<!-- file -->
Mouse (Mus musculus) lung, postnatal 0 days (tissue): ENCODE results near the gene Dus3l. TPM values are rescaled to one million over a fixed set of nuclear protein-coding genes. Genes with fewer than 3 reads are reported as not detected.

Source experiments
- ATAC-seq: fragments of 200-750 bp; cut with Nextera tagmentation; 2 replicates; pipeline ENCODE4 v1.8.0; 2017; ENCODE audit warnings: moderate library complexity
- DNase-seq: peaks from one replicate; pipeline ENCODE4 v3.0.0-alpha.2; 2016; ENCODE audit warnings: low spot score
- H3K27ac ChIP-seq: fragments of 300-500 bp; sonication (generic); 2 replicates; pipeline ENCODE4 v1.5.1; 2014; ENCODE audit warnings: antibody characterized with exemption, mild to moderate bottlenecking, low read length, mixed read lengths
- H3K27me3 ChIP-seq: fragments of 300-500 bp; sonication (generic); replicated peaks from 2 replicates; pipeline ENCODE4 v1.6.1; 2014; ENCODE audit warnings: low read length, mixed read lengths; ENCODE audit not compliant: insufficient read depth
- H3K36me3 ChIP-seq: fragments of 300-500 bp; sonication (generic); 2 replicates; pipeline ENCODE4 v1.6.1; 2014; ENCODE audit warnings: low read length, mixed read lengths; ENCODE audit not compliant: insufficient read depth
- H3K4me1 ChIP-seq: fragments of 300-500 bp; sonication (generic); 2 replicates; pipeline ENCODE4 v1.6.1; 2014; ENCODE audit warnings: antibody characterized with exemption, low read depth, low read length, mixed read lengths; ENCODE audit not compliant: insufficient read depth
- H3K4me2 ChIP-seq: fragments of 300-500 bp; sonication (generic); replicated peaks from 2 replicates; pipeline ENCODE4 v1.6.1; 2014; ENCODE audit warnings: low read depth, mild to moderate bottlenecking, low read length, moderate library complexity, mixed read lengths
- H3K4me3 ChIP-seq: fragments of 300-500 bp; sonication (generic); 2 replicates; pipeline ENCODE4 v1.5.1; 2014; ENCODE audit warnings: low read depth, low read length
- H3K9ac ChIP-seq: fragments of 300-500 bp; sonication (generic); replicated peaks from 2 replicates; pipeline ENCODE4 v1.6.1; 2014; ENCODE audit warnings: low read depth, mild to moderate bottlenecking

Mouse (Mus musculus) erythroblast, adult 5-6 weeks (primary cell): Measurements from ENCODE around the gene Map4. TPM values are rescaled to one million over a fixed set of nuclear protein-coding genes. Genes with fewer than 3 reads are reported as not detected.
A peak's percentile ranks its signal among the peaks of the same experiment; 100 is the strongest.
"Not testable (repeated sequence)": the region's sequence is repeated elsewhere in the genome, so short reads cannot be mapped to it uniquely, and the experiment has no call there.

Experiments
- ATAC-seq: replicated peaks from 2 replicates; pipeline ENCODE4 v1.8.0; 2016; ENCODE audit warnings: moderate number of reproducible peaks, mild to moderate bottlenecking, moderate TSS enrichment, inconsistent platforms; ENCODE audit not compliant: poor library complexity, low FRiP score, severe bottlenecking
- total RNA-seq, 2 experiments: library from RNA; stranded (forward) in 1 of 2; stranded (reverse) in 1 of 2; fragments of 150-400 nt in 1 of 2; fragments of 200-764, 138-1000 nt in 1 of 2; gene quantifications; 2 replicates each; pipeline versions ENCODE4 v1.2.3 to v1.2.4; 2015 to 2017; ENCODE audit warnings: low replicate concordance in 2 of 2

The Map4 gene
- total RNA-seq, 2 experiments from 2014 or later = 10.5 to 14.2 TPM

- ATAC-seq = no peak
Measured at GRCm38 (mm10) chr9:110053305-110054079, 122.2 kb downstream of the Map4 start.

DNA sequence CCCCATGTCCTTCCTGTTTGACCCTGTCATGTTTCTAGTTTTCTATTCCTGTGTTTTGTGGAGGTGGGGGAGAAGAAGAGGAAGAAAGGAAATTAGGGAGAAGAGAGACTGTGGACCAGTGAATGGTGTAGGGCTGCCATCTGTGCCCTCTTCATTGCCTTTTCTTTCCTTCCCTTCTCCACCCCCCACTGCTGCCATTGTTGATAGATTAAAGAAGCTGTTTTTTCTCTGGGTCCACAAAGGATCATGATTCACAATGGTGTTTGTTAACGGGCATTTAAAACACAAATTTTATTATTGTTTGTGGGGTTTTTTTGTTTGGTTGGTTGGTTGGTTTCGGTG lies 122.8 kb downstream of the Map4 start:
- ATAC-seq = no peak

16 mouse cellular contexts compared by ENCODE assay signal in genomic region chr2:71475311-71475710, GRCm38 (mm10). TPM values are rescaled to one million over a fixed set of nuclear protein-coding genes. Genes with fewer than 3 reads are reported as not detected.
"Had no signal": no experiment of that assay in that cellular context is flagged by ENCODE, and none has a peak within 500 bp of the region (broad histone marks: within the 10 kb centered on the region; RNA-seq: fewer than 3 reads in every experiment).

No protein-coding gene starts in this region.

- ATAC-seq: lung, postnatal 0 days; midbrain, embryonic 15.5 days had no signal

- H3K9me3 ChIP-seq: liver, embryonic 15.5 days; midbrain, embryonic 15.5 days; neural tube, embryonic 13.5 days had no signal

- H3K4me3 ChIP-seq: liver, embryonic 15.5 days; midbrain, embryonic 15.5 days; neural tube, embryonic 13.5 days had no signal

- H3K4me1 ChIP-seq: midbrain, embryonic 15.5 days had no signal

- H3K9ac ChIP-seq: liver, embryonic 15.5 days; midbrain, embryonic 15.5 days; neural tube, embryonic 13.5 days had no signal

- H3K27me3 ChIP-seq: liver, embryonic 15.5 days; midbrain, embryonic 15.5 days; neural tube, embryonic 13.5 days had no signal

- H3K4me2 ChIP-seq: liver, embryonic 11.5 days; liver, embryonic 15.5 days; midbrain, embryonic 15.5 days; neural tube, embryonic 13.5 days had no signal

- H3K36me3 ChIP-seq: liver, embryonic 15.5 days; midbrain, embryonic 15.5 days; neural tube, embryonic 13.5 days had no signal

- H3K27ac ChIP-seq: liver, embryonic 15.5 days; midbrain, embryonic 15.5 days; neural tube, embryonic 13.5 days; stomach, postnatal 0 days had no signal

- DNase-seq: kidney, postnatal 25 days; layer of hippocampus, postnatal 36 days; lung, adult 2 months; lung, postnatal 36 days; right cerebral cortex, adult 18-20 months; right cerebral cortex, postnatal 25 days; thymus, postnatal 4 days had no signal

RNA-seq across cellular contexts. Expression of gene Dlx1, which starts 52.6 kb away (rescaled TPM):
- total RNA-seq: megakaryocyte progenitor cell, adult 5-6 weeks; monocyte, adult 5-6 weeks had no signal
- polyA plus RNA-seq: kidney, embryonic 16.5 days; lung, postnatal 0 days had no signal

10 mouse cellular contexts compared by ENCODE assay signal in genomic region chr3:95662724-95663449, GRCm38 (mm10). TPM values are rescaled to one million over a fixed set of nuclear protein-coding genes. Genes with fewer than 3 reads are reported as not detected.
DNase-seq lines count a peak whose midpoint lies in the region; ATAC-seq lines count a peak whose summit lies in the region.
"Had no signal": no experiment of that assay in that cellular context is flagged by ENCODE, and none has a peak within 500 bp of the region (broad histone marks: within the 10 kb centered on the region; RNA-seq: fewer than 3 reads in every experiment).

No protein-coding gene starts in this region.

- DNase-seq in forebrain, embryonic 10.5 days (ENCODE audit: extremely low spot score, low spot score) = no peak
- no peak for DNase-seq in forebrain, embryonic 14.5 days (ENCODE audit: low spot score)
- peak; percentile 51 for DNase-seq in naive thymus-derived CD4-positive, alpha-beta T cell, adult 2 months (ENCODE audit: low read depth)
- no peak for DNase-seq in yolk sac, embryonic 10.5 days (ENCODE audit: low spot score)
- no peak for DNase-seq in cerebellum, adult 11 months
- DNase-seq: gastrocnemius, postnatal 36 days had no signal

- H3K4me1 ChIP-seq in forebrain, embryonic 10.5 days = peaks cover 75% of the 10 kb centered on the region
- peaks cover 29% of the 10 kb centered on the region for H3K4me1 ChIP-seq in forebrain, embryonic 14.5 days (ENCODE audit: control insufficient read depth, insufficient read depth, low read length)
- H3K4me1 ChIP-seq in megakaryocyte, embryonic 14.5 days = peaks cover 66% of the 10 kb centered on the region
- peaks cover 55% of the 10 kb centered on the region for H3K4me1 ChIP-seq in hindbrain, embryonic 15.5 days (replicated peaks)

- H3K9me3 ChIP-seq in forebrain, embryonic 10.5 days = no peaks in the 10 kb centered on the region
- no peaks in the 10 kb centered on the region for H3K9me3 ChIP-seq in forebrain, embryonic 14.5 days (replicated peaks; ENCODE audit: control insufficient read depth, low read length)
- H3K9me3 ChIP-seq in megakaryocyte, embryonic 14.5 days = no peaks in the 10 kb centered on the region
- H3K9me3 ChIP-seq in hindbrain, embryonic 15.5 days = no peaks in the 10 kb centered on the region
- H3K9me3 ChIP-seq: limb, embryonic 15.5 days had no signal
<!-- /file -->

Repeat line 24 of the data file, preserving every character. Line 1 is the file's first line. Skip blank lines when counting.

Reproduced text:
16 mouse cellular contexts compared by ENCODE assay signal in genomic region chr2:71475311-71475710, GRCm38 (mm10). TPM values are rescaled to one million over a fixed set of nuclear protein-coding genes. Genes with fewer than 3 reads are reported as not detected.